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Monday, October 10, 2016

New Atlas

From "WarGames" to "Mr Robot" we’ve tracked the path of Hollywood representations of hacking from the rigorously accurate to the amusingly ridiculous. In Part One we look at the 1980s.  Read more
According to Morelo, the best way to meld luxury with portability is with the Empire Liner, a ​seriously ​expensive ​motorhome with all the trappings of a posh apartment inside.   Read more
Advances in aviation may seem to have made the world a whole lot smaller, but they've also had a huge environmental impact. With this in mind, a new global measure has been agreed, aimed at offsetting carbon emissions from air travel and map out a more efficient, sustainable future for air travel.   Read more
Maximus Extreme Living Solutions recently completed a new tiny house for a couple of skiing enthusiasts. The Tiny Ski Lodge features an interesting interior layout that includes an upstairs lounge and a hobby room for sewing and crafting.   Read more
This is the second of a six part series covering the most valuable scientific documents and manuscripts. This installment covers #50 to #41, beginning with Einstein's first scientific paper, which was written when he was 16-years of age.   Read more
Using genetic engineering, researchers at Tel Aviv University (TAU) have modified algae to boost its hydrogen production by 400 percent. This could lead to algae being used to mass-produce hydrogen on an industrial scale.   Read more
​Range anxiety is a priority for many EVs, but others are steering into the skid with small EVs designed for short-range city driving. Joining them is the Swedish startup Uniti, which has just hit its crowdfunding goal to develop a prototype of its own little electric city car by the end of 2017.   Read more
Last month, executives at Lockheed Martin’s Owego, New York plant cut the ribbon on a new self-sustaining bioenergy system that is helping power the facility, converting 3,560 tons of waste per year into clean electricity.   Read more
​With arrival at Mars set for October 19, ESA mission control has uploaded of final instructions for the computer aboard the Schiaparelli entry, descent and landing demonstrator spacecraft to guide the unmanned lander during its descent and touchdown.   Read more
Today, people flock to Stonehenge from all over the world, but it may have been an international attraction for thousands of years. By studying teeth buried there, a new study found ancient people were surprisingly mobile, traveling around Britain and Europe and often being buried far from home.   Read more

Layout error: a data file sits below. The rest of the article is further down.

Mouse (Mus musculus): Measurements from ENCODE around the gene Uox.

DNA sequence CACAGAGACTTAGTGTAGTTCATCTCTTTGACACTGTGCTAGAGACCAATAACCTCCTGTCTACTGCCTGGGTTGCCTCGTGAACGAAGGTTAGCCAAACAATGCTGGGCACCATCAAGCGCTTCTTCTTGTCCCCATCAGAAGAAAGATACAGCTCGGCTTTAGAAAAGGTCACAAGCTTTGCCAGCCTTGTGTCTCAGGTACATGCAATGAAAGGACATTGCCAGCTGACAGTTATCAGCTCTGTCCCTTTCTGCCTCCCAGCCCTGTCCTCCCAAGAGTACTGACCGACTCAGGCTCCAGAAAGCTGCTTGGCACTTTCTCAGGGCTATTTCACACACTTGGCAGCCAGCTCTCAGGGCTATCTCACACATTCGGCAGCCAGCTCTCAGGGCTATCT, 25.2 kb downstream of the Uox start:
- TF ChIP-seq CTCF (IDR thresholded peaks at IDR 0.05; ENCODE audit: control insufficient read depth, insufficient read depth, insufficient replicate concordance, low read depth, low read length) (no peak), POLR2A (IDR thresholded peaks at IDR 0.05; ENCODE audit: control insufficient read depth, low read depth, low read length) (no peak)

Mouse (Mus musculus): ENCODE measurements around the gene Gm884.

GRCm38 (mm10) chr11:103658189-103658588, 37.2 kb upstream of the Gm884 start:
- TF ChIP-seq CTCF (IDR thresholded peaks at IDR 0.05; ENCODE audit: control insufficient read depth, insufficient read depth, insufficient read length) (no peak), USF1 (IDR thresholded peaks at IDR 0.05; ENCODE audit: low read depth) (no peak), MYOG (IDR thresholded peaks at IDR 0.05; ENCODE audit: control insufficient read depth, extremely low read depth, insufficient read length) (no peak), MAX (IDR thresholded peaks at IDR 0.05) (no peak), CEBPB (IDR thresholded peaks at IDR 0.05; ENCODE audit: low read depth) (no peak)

A white noise machine or app can be a handy bedside companion for insomniacs. Cambridge Sound claims it has a better option with Nightingale, a new IoT-enabled system that uses two speakers placed around a room to create a “sound blanket,” which blends into the background and blocks incoming sound.   Read more
A close look at the world's most valuable scientific documents and manuscripts illustrates both how far science has come in a relatively short time, and how little we value our legacy in monetary terms.   Read more
Beer-brewing wastewater can't just be dumped in the sewer – it has to be filtered first, which can be expensive. Now, however, there may be a new use for the water. It could be used to grow a fungus that's in turn made into "green" battery electrodes. ​  Read more
After a male fishing spider mates, he dies and his female partner eats him. New research out of the the University of Nebraska-Lincoln postulates that the macabre ritual might have to do with ensuring healthy and abundant offspring.  Read more
Two years ago, Studio Roosegaarde created a glow-in-the-dark bike path in Eindhoven, Netherlands, helping to light the route in a exciting way. Inspired by that, a materials technology center in Lidzbark Warminski, Poland, has followed suit, with equally dazzling results.   Read more
Us humans know that even if someone believes something, that thing may not in fact be true. According to new research, however, some of our fellow apes may likewise be aware that what people think doesn't necessarily mesh with reality.​  Read more
Scientists have discovered a way to detect telltale signs of NASH, a stealthy form of liver disease in its early stages, raising the prospect of a simple blood test and much earlier interventions.   Read more
​​Verizon has joined the likes of Facebook, Google and telcommpatriots AT&T in exploring the potential of internet-connected unmanned aircraft, with an immediate focus on shoring up communications for first responders in emergency situations.   Read more
The team at Sandia National Laboratories believes San Fransisco could be the perfect place to set hydrogen boat travel afloat, arguing a fuel cell commuter ferry would be feasible running in the Bay Area.   Read more
You can never have enough Lightning cables to keep all of your Apple devices charged, and with these 10-ft, MFi-certified monster cables, you'll have more flexibility than ever. Keep a cable at your office, in your bag, by your bed, or anywhere you might need to grab a quick charge. When it says MFi-certified, you know these cables are guaranteed to work perfectly with your Apple devices.   Read more